Cornwall predict a huge tourism growth in coming years
Written by The Cormorant Hotel
The millions more invested into the tourism industry should mean a boost in visitor numbers, both domestic and from overseas. The chief executive of Visit Cornwall Malcolm Bell said the estimate was realistic:
"I do believe we can see that sort of growth in tourism. But about a third of all the money from tourism, about £600million, goes to the treasury in the form of taxes.
"We have got to make sure that the money comes back so that we can invest in things like keeping the beaches clean, the toilets open and the bins emptied, as well as in things like tourist information centres."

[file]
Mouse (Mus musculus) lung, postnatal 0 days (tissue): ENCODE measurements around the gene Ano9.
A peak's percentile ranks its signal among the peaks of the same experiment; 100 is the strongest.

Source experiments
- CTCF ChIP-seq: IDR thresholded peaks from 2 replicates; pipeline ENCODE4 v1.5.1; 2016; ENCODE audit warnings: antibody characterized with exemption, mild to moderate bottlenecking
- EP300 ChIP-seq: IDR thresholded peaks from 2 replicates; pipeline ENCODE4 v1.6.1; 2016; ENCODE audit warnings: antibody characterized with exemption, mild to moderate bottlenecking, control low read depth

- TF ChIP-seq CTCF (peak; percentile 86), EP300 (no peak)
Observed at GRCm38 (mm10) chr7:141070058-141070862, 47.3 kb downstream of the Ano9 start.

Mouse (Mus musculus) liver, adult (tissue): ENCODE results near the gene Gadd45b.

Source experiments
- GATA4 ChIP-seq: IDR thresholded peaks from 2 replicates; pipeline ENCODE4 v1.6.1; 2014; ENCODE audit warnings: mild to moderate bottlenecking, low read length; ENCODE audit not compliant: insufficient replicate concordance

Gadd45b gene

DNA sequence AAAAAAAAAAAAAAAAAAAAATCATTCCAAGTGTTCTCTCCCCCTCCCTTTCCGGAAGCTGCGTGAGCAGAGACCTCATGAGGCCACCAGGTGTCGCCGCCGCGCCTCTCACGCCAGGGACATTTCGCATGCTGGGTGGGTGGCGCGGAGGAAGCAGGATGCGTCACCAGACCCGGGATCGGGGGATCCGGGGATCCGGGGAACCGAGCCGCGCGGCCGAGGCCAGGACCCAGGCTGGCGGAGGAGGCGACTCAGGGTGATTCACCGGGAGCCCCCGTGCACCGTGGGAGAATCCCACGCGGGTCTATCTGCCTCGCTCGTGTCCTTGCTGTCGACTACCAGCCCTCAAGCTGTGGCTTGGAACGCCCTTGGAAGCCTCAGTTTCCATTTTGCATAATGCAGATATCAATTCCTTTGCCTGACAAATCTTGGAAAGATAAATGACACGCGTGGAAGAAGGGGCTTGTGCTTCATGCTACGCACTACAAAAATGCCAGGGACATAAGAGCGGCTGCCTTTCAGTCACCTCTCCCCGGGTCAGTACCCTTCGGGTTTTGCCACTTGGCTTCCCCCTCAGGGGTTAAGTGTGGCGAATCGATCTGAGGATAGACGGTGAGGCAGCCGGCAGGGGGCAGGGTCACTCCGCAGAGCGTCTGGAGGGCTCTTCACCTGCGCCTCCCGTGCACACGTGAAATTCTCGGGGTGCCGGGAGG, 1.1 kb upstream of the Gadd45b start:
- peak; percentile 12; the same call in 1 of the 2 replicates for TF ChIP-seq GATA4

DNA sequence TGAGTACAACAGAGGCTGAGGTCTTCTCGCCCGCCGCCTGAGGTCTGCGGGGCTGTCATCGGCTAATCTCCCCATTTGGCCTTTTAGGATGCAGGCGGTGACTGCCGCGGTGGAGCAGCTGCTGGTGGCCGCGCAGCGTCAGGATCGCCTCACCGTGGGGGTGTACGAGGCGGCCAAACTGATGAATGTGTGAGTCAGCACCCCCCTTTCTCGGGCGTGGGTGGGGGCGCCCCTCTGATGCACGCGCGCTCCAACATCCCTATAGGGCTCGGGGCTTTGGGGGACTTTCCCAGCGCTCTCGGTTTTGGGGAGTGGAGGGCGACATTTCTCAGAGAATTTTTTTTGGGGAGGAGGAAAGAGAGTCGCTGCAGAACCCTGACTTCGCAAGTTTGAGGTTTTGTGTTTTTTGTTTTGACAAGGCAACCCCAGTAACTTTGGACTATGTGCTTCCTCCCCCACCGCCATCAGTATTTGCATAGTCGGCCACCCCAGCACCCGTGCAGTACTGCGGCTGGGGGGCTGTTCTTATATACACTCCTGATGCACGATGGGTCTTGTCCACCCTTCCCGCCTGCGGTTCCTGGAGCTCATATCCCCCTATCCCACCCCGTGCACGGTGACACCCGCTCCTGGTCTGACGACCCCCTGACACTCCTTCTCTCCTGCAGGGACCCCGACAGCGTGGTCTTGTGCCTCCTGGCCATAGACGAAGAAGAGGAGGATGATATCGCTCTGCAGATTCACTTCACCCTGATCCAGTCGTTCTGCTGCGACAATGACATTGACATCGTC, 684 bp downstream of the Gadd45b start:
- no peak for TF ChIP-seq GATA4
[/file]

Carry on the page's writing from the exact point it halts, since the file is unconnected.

The prediction comes from the Local Government Association (LGA) who said that tourism can soar under devolution. Cornwall is the first county to agree on a devolution deal with the Government and covers areas from transport, energy and heritage.
The LGA said the tourism industry is likely to grow by more than 3% every year over the coming decade, and that local areas can use the devolution agenda to turn their towns into thriving hotspots for tourism and encourage the staycation and overseas market.
Tourists are worth £1.8billion to the local economy in Cornwall, and the great year we have already seen could be due to the Poldark effect and the weakened pound, which has encouraged more foreign travellers.
Ian Stephens, chairman of LGA's Culture, Tourism and Sports Board, said: "Local areas have already capitalised on recent tourism opportunities and councils can use devolution deals to improve transport, infrastructure, skills and business support, which are crucial levers to maximise the tourist pound and economic growth."